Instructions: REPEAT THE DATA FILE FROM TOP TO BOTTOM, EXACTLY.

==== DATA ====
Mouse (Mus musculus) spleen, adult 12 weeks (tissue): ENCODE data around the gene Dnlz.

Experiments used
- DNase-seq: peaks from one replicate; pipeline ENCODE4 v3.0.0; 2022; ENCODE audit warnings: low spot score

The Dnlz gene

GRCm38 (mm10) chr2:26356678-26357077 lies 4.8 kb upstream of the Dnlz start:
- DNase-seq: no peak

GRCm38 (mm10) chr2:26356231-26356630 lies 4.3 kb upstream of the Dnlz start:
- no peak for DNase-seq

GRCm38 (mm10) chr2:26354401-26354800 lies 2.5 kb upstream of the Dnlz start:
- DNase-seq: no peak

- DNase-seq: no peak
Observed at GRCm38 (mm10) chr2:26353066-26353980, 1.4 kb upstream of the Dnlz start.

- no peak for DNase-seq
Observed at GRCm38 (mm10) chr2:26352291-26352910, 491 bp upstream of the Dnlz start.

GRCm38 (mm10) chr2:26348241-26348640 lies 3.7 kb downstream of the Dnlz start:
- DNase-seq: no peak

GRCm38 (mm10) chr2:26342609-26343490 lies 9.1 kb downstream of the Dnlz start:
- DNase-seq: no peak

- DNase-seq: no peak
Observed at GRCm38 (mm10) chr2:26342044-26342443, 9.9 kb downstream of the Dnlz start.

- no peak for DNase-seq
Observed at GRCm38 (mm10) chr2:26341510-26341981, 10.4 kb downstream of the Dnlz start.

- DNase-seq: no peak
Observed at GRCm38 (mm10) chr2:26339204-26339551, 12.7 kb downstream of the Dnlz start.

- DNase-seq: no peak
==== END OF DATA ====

Mouse (Mus musculus) spleen, adult 12 weeks (tissue): ENCODE data around the gene Dnlz.

Experiments used
- DNase-seq: peaks from one replicate; pipeline ENCODE4 v3.0.0; 2022; ENCODE audit warnings: low spot score

The Dnlz gene

GRCm38 (mm10) chr2:26356678-26357077 lies 4.8 kb upstream of the Dnlz start:
- DNase-seq: no peak

GRCm38 (mm10) chr2:26356231-26356630 lies 4.3 kb upstream of the Dnlz start:
- no peak for DNase-seq

GRCm38 (mm10) chr2:26354401-26354800 lies 2.5 kb upstream of the Dnlz start:
- DNase-seq: no peak

- DNase-seq: no peak
Observed at GRCm38 (mm10) chr2:26353066-26353980, 1.4 kb upstream of the Dnlz start.

- no peak for DNase-seq
Observed at GRCm38 (mm10) chr2:26352291-26352910, 491 bp upstream of the Dnlz start.

GRCm38 (mm10) chr2:26348241-26348640 lies 3.7 kb downstream of the Dnlz start:
- DNase-seq: no peak

GRCm38 (mm10) chr2:26342609-26343490 lies 9.1 kb downstream of the Dnlz start:
- DNase-seq: no peak

- DNase-seq: no peak
Observed at GRCm38 (mm10) chr2:26342044-26342443, 9.9 kb downstream of the Dnlz start.

- no peak for DNase-seq
Observed at GRCm38 (mm10) chr2:26341510-26341981, 10.4 kb downstream of the Dnlz start.

- DNase-seq: no peak
Observed at GRCm38 (mm10) chr2:26339204-26339551, 12.7 kb downstream of the Dnlz start.

- DNase-seq: no peak